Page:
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10 Distractions that Cause Car Accidents - Jones Law Group

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10 Distractions that Cause Car Accidents

It doesn’t matter whether a driver is a teenager or an adult. Distracted driving can happen at any age and have devastating results. A momentary lapse of focus can result in debilitating injuries and tragic, needless deaths. What’s even more horrible about distractions that cause car accidents is that these accidents are completely preventable.

The attorneys with the Jones Law Group have seen far too many instances where distracted driving has torn families apart. Accidents caused by this senseless behavior either caused their loved ones to face a lifetime of disability or robbed them of their beloved family members forever. They’ve also placed undeserved financial burdens on those affected.

If the negligence of a distracted driver has impacted you or someone you love, let us work to help you obtain the compensation you have coming. Schedule a free case evaluation by contacting us online or calling (727) 571-1333.

The following is a look at 10 of the most common distractions that cause car accidents.

1. Texting or Talking on the Phone

Just about everyone has a smartphone – and there are far too many of us who are, frankly, addicted to them. Not being able to look at their phone for even a little while can seem like a huge imposition. For some people, it’s impossible.

But when a driver looks at their phone while in motion, that’s crossing the line. It’s even worse when they take their hands off of the wheel to send a text or they become so engrossed in a conversation that they lose focus on the No. 1 priority – driving.

You might not realize this, but reading a text takes an average of five seconds. A car traveling 55 miles an hour goes 80 feet per second. So, that means checking a text message can cause a driver to take their eyes off of the road for the amount of time it basically takes them to go the length of a football field.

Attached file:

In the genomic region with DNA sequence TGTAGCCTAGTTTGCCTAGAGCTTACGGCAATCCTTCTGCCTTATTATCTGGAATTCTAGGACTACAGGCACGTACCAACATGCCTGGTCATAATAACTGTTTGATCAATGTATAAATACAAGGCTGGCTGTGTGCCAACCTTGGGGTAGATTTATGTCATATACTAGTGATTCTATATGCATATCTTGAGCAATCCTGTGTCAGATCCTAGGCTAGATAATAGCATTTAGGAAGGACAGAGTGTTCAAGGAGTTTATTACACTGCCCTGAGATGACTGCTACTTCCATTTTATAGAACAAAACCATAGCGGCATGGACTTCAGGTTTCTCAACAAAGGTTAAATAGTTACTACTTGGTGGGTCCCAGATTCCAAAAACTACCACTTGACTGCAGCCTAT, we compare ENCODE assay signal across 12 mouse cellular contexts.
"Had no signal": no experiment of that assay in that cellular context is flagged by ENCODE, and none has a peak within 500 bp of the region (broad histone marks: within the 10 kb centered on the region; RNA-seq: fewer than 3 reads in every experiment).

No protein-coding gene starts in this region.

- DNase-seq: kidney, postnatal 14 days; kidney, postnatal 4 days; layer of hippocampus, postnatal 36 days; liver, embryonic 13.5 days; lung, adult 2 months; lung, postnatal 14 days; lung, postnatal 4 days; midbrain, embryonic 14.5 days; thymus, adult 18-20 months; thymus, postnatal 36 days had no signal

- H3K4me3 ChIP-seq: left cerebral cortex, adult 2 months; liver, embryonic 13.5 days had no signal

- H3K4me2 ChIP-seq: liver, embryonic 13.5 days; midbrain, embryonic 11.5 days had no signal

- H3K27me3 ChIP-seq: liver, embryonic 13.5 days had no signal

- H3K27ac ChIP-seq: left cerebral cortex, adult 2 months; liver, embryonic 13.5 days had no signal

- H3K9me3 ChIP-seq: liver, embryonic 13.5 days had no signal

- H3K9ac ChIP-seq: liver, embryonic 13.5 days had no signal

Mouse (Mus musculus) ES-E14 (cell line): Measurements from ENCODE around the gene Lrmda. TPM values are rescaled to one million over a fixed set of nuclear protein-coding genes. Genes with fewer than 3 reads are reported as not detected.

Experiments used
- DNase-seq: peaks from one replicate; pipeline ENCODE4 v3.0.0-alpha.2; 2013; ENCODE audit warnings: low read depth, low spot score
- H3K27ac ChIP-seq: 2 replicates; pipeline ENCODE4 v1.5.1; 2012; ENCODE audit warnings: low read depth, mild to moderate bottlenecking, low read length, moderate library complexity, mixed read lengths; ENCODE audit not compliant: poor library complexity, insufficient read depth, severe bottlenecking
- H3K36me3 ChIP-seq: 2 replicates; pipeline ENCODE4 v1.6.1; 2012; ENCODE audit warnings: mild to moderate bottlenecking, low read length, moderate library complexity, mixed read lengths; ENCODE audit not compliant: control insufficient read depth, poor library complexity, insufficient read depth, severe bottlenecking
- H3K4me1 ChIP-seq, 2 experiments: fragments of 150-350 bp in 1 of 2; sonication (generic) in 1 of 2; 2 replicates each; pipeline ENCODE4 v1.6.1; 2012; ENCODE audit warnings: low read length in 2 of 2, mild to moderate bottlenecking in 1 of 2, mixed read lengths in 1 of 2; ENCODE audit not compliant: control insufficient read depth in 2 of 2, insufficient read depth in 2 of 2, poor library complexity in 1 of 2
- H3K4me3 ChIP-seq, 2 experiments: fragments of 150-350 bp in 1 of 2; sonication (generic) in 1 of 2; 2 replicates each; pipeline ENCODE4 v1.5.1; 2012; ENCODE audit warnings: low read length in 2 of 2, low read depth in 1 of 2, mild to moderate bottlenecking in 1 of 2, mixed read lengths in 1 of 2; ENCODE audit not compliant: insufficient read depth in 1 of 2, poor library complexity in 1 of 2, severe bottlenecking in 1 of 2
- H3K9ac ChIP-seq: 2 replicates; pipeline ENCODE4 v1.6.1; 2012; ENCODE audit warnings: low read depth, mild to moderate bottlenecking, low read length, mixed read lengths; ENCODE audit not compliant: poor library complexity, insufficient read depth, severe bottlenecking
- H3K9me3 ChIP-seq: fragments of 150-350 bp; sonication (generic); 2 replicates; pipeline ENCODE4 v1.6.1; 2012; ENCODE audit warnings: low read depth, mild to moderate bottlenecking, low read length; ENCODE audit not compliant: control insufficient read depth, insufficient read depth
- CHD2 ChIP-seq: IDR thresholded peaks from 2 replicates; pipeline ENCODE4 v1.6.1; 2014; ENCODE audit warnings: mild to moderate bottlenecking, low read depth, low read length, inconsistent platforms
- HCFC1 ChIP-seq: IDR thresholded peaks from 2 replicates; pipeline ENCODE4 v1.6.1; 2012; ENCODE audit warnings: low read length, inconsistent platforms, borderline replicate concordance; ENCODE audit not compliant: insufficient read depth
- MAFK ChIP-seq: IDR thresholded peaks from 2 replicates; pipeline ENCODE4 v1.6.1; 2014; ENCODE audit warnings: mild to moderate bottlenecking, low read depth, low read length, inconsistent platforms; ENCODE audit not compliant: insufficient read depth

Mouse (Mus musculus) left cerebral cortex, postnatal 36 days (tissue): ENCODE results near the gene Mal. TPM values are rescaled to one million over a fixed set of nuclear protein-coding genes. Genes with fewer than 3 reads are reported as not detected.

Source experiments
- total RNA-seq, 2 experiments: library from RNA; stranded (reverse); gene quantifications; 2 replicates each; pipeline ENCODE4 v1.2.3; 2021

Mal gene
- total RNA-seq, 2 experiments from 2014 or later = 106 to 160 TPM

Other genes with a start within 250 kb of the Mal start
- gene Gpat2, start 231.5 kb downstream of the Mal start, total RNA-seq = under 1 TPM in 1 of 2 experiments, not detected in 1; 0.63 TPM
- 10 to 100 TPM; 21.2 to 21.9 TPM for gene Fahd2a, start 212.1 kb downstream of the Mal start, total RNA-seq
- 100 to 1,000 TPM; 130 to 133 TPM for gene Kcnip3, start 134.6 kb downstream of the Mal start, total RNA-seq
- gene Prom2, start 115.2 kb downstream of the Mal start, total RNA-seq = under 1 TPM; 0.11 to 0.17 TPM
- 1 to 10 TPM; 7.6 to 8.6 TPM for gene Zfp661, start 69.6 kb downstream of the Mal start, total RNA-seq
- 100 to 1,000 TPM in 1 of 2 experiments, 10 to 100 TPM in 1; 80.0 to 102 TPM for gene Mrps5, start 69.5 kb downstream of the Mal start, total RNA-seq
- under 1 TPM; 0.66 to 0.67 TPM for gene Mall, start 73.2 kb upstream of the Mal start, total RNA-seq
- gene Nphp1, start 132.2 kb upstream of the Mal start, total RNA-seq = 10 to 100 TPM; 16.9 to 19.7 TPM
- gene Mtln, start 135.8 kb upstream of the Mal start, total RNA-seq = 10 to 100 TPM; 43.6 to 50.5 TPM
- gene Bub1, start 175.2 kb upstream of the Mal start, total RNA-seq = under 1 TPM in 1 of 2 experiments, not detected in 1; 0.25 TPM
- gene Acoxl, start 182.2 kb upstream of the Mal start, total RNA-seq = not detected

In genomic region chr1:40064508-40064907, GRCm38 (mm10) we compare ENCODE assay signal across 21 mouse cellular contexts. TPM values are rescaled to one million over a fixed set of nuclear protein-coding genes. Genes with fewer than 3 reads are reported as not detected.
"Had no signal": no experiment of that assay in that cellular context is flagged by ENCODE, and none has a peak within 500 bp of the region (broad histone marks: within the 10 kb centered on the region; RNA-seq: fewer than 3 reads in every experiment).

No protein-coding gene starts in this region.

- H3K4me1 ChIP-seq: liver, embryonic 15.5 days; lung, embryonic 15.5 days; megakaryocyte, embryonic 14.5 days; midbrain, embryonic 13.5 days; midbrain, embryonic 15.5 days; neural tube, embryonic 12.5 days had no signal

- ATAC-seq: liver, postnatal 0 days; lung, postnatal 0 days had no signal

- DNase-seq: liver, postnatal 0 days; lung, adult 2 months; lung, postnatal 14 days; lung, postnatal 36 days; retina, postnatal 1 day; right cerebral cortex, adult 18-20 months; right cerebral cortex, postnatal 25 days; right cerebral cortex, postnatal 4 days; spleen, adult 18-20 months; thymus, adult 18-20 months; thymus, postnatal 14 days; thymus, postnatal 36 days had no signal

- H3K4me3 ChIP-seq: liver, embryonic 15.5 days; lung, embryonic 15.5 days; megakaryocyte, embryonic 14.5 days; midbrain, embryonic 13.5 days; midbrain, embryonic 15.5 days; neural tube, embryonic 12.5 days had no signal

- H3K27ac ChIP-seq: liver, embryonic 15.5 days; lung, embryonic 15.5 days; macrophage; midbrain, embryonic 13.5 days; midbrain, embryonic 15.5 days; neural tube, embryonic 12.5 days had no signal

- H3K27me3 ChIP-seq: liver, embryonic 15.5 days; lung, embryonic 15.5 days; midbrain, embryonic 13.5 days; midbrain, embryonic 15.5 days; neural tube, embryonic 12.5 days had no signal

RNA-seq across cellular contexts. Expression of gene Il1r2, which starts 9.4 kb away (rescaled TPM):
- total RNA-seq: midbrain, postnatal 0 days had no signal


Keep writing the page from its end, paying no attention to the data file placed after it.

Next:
How can someone who does this hope to see a motorcyclist trying to change lanes in front of them? How can they react fast enough when a pedestrian unexpectedly tries to cross the road? They can’t – and that can lead to a tragedy.

2. Putting on Makeup

People want to look their best when they show up for work, an interview, or some other important occasion. That’s obviously understandable. But the car isn’t the place to apply makeup. If doing so is that important, they should pull over a mile or so before they get to their destination or just wait until they get to the parking lot. There’s simply no excuse for doing this while driving – no excuse at all.

3. Checking Emails or Social Media

It’s incredible to realize just how many people do this. Researchers conducting a survey found that 21% of respondents actually admitted they checked or sent emails while driving in the previous 90 days. The number of people who actually do this is undoubtedly much higher.

No email – and especially no social media post – is worth risking the lives of other motorists. They can wait until the driver gets to a safe place.

4. Changing the Music